I started working in 2002 and was fortunate to work for a good person who knew the architectural profession. I worked with him for over nine years and learnt as much as possible. He was someone who believed in training so he sent us on training as much as possible. Where he could not afford training for all the staff, he sends one person who would come back and train the rest of the staff members.
I left paid employment because I got bored. I had learnt different aspects of the business and even though I cannot say I am an expert on all aspects, at least I knew enough. So, I spoke with my wife about it and considered the transition thoroughly before launching out. Thankfully, my wife and family were very supportive.
Have a plan of at least six months before leaving paid employment. This involves having a means of covering your expenses for the next six months especially when you have a family. This is in case things do not go according to plan, then you have something to fall back on.
When transitioning from paid employment to entrepreneurship, I advise you start from where you are. I started from my former place of work but even though I was using the office, the one thing I never did was to use my employer’s time to do my personal business. I always did my private work after the close of business, during my break time or when on vacation.
Have a good reason for being in business; in other words, have a vision and a purpose for your life. Never start a business just for the sake of making money. A purpose/vision keeps you in business much longer than just being in business for money.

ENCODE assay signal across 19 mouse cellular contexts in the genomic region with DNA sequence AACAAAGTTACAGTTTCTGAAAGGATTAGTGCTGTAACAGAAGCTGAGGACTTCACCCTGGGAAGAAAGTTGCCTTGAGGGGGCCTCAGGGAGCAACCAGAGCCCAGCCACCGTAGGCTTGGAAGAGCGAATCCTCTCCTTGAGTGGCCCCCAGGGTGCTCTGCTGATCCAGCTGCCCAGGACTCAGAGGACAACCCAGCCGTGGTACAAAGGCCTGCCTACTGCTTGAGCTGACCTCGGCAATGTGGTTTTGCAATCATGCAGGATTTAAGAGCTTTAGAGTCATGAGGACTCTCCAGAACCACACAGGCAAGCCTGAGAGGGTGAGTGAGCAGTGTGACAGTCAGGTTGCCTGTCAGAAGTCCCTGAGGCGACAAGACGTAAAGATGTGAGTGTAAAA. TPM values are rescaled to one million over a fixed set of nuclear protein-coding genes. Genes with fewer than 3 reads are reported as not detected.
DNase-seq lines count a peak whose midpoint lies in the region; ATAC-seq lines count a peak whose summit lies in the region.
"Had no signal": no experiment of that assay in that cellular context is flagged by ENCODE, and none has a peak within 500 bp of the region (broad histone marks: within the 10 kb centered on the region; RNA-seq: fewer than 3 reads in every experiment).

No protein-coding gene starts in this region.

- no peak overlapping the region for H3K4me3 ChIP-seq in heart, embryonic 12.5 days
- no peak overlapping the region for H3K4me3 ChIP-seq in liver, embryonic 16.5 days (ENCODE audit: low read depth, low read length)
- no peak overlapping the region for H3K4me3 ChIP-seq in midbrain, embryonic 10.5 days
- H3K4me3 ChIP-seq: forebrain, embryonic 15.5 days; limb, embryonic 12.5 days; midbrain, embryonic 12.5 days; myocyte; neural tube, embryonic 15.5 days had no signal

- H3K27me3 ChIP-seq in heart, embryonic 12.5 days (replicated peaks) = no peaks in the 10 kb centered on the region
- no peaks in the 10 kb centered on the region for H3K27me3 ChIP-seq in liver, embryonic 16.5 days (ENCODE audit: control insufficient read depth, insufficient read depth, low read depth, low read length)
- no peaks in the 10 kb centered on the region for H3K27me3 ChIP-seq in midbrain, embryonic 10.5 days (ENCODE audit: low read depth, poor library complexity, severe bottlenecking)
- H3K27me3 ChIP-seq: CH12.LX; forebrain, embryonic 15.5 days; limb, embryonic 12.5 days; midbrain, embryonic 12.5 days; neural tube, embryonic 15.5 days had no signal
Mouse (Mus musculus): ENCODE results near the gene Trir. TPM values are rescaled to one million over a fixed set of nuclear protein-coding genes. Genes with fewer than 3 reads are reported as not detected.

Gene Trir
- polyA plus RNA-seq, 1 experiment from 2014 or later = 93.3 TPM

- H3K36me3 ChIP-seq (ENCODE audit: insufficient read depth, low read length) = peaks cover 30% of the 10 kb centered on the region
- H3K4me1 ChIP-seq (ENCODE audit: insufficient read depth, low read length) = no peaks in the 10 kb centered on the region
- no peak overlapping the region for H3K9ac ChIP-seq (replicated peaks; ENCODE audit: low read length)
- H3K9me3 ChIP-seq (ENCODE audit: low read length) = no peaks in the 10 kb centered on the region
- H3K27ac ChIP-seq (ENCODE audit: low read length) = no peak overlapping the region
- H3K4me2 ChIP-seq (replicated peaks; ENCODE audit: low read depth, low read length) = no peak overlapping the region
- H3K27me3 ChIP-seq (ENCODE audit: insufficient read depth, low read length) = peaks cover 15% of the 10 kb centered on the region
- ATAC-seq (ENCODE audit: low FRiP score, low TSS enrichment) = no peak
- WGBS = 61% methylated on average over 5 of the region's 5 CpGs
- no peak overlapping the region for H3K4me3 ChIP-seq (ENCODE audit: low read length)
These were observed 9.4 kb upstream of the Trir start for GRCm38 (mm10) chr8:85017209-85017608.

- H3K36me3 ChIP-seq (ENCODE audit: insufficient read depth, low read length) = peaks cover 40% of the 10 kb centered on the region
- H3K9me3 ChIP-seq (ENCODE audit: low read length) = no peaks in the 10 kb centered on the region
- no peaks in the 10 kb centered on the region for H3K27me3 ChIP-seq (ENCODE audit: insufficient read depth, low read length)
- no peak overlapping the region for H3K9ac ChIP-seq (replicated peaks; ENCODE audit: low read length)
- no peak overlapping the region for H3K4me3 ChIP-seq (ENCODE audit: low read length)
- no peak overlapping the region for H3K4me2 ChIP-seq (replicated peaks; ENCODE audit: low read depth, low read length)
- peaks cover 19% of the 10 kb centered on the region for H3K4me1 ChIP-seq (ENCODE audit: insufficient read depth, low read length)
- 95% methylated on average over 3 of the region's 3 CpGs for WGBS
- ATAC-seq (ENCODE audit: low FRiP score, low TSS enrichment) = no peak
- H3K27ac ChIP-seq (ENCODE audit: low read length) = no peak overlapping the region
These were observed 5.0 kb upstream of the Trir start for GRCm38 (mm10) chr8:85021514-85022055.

Develop yourself professionally and in all areas of life. I was privileged to work with someone who encouraged training; so in my business, I develop my team. I send them on training and allow them to also train others.
Never overlook staff members that use their initiative or those that do more than others. Ensure you invest in and mentor such staff but always be prepared that they will also leave. Never begrudge their leaving; chances are, they will always refer to you and still seek you out.
Don’t burn bridges – either the ones that connect you to your superiors or subordinates. I formed strategic partnerships with people I knew were good in specific areas of work. That means recognizing my strength and also knowing the strengths of others. Even though I had learnt and also had training in various aspects of the job, I did not think I knew it all, so these partnerships help me add quality to the jobs I deliver. Just know that you don’t necessarily have to do it all alone.
Having people around you is good but ensure that the people around you are those that add value. The more successful you look, the more people will flock around you. Always remain grounded, never forget yourself and never forget your source.
Know that INTEGRITY is very key when doing business. People will come to you when they know that they can trust you. By the grace of God, I have never had to chase after clients; most of my jobs come through referrals.
My name is Olumide Akinyemi. I am an architect by profession and I am the CEO of Tetrarch Nigeria Limited, a Lagos-based architectural company that is into designs and construction.
INSTAGRAM: @tetrarchng, FACEBOOK: @tetrarchng